Felt soles, don't leave home without them. Using rubber or cleated rubber waders may be hazardous to your health in Blue Ridge waters.

OK, I feel better, rant over, time for a sip of coffee and a deep breath....a..a..ah!

Whitefeather
_________________________________________
Blue skies, warm gentle winds, and trout filled waters to all!:smile:

Knothead
01-21-2011, 08:40 PM
Fly Fish America had a test comparing felt vs. synthetics. The anglers wore one boot of each sole. The general consensus was that felt had an edge over the synthetic rubber. I did see an ad for a synthetic sole with ground walnut hulls in it.
Why doesn't someone come up with a way to replace the felt with synthetic? Cheaper than buying new boots!

Crockett
01-21-2011, 09:22 PM
This may be controversial but with a thousand miles of mountain streams at my back door why in the h*** would I ever fish a tailwater covered with rock snot? Never have figured out the attraction there.

ukfb1
01-21-2011, 10:16 PM
I like felt too...the problem is finding manufacturers that still make them. I'll have to see what people think of the Orvis branded Korkers.

I have these, the ankle support is not great but the biting action on rocks are great. I could not go back to felt.
http://www.orvis.com/store/product.aspx?pf_id=2H07&dir_id=758&group_id=11059&cat_id=5421&subcat_id=10664

whitefeather
01-22-2011, 04:43 PM
Crockett,

I'm jealous... dang it!

So much water, so little time!

Whitefeather
_________________________________________________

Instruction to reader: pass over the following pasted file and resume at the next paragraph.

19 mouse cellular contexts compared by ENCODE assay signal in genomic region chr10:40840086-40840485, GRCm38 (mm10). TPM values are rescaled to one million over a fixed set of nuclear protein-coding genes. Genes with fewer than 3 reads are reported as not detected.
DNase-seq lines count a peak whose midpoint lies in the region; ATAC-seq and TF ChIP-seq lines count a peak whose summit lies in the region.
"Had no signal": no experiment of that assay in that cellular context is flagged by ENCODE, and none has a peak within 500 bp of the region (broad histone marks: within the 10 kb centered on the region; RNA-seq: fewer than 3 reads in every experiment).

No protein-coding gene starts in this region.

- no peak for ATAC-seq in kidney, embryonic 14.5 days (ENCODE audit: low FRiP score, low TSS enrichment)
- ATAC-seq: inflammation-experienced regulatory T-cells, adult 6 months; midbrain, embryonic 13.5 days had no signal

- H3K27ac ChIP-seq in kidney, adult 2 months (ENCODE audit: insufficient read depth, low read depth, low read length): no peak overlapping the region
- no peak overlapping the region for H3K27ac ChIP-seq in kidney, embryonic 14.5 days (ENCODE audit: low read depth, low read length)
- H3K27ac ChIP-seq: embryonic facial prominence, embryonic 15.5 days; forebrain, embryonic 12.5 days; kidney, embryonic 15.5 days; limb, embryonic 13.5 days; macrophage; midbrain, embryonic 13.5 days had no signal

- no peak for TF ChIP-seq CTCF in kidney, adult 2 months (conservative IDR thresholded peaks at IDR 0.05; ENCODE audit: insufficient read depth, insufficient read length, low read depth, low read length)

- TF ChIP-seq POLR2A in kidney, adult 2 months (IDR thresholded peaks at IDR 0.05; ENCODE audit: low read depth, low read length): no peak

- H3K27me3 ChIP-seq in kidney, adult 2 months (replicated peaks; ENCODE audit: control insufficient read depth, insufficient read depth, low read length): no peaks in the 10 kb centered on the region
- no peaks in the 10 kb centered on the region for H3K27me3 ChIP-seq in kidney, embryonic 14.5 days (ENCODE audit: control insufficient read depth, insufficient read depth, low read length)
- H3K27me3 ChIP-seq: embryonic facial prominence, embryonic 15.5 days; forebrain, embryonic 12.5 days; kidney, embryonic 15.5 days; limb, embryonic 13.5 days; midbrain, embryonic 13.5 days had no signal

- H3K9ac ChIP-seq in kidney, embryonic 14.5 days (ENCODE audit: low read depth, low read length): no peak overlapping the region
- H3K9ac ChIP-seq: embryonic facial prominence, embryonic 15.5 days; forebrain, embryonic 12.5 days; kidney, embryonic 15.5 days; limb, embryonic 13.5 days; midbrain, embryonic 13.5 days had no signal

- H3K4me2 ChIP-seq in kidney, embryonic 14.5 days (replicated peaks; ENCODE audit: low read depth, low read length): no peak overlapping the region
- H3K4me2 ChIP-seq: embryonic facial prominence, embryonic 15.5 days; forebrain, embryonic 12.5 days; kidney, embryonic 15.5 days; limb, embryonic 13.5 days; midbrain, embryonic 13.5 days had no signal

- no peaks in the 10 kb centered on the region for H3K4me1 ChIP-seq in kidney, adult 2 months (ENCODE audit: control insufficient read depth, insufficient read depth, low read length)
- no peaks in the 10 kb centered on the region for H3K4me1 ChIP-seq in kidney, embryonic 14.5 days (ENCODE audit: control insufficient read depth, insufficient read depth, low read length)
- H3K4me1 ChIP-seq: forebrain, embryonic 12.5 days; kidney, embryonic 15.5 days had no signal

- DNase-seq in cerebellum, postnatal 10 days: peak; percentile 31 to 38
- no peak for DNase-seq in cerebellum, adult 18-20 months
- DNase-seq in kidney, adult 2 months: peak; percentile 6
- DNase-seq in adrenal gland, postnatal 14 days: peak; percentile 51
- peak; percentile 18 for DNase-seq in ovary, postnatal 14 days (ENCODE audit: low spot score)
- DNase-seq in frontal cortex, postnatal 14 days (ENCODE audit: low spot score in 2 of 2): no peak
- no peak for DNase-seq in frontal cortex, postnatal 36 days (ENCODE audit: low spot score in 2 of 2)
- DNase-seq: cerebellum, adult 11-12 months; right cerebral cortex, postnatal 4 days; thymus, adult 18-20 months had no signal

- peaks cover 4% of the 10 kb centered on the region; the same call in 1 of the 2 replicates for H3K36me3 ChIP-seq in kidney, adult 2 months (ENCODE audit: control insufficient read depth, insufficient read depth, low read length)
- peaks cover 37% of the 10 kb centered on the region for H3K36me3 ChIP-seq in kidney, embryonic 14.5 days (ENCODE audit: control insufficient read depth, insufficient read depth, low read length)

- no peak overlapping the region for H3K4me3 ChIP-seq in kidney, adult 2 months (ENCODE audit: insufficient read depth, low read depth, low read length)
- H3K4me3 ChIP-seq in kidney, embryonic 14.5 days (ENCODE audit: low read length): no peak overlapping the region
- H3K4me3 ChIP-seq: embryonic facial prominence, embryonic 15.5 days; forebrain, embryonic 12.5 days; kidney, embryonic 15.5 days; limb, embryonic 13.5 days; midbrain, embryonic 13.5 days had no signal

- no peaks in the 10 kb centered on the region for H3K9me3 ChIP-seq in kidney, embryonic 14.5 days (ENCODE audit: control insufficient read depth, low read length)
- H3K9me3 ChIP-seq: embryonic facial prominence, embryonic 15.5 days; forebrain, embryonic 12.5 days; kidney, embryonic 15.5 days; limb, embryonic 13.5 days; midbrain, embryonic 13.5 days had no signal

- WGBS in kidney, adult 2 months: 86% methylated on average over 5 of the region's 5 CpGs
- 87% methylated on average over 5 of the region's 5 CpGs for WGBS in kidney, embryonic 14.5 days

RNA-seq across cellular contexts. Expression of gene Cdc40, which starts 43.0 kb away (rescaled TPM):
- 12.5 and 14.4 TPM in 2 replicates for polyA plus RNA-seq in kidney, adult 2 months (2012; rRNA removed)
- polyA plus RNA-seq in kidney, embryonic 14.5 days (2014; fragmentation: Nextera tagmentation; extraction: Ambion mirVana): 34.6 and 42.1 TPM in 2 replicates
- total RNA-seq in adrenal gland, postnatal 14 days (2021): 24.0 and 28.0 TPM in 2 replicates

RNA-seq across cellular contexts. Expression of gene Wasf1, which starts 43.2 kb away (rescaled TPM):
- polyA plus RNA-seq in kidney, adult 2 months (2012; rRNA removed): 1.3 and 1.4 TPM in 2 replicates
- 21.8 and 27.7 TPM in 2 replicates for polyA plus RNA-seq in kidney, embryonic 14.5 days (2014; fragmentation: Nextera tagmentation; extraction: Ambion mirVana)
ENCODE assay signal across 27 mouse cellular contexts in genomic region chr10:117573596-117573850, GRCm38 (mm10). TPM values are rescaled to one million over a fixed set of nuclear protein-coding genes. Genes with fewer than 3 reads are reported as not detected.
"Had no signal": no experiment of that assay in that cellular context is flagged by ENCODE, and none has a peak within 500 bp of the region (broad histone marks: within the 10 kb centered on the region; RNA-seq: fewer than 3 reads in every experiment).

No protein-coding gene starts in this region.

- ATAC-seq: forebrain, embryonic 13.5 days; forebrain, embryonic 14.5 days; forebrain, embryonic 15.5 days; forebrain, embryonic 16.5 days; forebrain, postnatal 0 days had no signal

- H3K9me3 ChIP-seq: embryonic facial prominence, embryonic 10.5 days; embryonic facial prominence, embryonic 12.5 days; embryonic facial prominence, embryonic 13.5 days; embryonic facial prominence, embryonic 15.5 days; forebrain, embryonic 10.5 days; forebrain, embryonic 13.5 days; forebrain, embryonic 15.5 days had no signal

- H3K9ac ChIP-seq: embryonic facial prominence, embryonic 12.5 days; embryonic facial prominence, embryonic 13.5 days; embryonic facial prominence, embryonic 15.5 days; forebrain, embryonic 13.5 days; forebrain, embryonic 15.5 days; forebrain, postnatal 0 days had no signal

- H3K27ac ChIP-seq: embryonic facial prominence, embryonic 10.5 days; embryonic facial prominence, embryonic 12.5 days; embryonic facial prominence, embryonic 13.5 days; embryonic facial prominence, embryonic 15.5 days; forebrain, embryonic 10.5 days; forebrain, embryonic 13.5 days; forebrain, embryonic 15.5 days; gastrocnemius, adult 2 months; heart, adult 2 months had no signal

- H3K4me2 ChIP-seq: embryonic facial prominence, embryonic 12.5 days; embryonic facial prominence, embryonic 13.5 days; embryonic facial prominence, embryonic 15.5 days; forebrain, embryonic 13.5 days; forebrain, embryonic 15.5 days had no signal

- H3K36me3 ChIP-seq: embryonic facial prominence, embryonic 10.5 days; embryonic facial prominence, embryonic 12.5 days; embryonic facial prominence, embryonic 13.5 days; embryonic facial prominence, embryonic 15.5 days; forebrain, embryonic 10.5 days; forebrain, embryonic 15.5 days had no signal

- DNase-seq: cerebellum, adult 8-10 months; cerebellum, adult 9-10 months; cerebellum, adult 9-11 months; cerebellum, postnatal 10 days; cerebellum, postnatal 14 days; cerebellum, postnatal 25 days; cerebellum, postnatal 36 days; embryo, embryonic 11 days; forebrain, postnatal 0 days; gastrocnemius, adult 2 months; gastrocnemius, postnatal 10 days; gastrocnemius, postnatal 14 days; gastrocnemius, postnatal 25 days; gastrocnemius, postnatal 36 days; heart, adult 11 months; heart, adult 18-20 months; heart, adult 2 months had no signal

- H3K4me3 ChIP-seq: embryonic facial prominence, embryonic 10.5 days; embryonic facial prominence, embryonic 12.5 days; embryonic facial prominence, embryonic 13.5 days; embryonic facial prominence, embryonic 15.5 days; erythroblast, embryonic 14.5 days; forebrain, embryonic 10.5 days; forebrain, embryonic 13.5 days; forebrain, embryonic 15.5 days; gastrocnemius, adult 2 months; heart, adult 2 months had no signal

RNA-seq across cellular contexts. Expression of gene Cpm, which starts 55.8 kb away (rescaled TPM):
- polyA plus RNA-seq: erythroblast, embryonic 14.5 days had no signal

Blue skies, warm gentle winds, and trout filled waters to all!:smile:

Knothead
01-22-2011, 06:31 PM
Reading the thread again. FWIW, the first time my wife fished the park, all she had to wade was a pair of Free Spirit sneakers. I was skeptical about her wading but, surprisingly, they were very good on the rocks. I think she had gotten them the year before at one of the outlets in PF.

Owl
01-24-2011, 03:57 AM
The most valued opinion I could get on them the last time I was looking for new boots( last year) was that in winter the rubber bottoms were "ok." In late spring, it because like "a hippo on roller skates." This was from a reputable fly shop owner(not anyone at LRO).

I did a blog post the other day called Felt Saves Lives. It became quite the interesting debate as people from different parts of the country chimed in. I can tell you that "slippery" is a relative term and I'd almost pay good money to see some of the western fly fishers come here and try to wade our creeks. :)

There were actually some good arguments made against the continued use of felt, although none of those arguments took the safety of the angler into consideration in a meaningful way.
I think at some point, there won't be an argument as manufacturer's rush to accommodate the knee-jerk reaction of the larger environmental and environmentally-focused angler's clubs. I doubt very seriously if in a year from now, you will be able to find felt-soled boots and I have no doubt that it won't be long before someone dies trying to use them where only felt is safe.

There's a reason felt soles became the sole of choice in wading boots...but we'll throw all that out the window because we think we humans are in control.

Still, the idea that we could slow it might be worth a shot. I'm as on the fence about this issue as I am about the horses thing...and I gotta tell you guys I HATE being on the fence about anything. Time will tell....

whitefeather
01-24-2011, 02:53 PM
I spent nearly thirty years fishing Colorado, Utah, Wyoming, New Mexico, Montana, and Idaho streams and never once needed anything but my Red Ball rubber soled waders. I wouldn't expect too much support from western fisherman on this issue.